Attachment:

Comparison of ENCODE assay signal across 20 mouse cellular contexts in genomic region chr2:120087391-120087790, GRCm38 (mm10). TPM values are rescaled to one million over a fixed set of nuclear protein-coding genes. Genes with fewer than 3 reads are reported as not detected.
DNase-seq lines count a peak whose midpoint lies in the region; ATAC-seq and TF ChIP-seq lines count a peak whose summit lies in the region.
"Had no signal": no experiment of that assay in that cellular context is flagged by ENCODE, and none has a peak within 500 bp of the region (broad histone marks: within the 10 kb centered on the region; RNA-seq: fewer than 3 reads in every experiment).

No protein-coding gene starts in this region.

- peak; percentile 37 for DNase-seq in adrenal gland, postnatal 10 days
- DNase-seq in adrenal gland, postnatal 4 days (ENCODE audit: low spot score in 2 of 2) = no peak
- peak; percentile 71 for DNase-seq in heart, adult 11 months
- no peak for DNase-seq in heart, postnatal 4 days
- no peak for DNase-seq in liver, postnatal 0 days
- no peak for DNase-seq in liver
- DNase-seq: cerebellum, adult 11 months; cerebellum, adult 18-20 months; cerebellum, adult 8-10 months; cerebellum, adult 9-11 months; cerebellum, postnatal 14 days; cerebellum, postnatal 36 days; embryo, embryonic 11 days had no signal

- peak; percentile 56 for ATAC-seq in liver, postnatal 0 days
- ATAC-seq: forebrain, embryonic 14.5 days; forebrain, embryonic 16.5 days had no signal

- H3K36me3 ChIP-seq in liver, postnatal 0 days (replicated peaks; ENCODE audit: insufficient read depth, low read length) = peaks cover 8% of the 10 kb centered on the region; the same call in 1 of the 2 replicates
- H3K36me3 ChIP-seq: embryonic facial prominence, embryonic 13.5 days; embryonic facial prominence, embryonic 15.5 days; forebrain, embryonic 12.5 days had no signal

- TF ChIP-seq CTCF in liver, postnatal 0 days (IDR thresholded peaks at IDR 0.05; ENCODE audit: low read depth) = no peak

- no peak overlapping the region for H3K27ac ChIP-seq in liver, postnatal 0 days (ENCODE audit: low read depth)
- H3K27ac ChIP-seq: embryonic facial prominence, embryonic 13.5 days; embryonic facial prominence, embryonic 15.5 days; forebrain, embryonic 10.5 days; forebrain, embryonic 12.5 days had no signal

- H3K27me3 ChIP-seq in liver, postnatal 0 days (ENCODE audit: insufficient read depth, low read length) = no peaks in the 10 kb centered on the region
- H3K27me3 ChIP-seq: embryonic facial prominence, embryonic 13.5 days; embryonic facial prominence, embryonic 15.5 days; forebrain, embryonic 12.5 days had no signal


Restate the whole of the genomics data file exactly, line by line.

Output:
Comparison of ENCODE assay signal across 20 mouse cellular contexts in genomic region chr2:120087391-120087790, GRCm38 (mm10). TPM values are rescaled to one million over a fixed set of nuclear protein-coding genes. Genes with fewer than 3 reads are reported as not detected.
DNase-seq lines count a peak whose midpoint lies in the region; ATAC-seq and TF ChIP-seq lines count a peak whose summit lies in the region.
"Had no signal": no experiment of that assay in that cellular context is flagged by ENCODE, and none has a peak within 500 bp of the region (broad histone marks: within the 10 kb centered on the region; RNA-seq: fewer than 3 reads in every experiment).

No protein-coding gene starts in this region.

- peak; percentile 37 for DNase-seq in adrenal gland, postnatal 10 days
- DNase-seq in adrenal gland, postnatal 4 days (ENCODE audit: low spot score in 2 of 2) = no peak
- peak; percentile 71 for DNase-seq in heart, adult 11 months
- no peak for DNase-seq in heart, postnatal 4 days
- no peak for DNase-seq in liver, postnatal 0 days
- no peak for DNase-seq in liver
- DNase-seq: cerebellum, adult 11 months; cerebellum, adult 18-20 months; cerebellum, adult 8-10 months; cerebellum, adult 9-11 months; cerebellum, postnatal 14 days; cerebellum, postnatal 36 days; embryo, embryonic 11 days had no signal

- peak; percentile 56 for ATAC-seq in liver, postnatal 0 days
- ATAC-seq: forebrain, embryonic 14.5 days; forebrain, embryonic 16.5 days had no signal

- H3K36me3 ChIP-seq in liver, postnatal 0 days (replicated peaks; ENCODE audit: insufficient read depth, low read length) = peaks cover 8% of the 10 kb centered on the region; the same call in 1 of the 2 replicates
- H3K36me3 ChIP-seq: embryonic facial prominence, embryonic 13.5 days; embryonic facial prominence, embryonic 15.5 days; forebrain, embryonic 12.5 days had no signal

- TF ChIP-seq CTCF in liver, postnatal 0 days (IDR thresholded peaks at IDR 0.05; ENCODE audit: low read depth) = no peak

- no peak overlapping the region for H3K27ac ChIP-seq in liver, postnatal 0 days (ENCODE audit: low read depth)
- H3K27ac ChIP-seq: embryonic facial prominence, embryonic 13.5 days; embryonic facial prominence, embryonic 15.5 days; forebrain, embryonic 10.5 days; forebrain, embryonic 12.5 days had no signal

- H3K27me3 ChIP-seq in liver, postnatal 0 days (ENCODE audit: insufficient read depth, low read length) = no peaks in the 10 kb centered on the region
- H3K27me3 ChIP-seq: embryonic facial prominence, embryonic 13.5 days; embryonic facial prominence, embryonic 15.5 days; forebrain, embryonic 12.5 days had no signal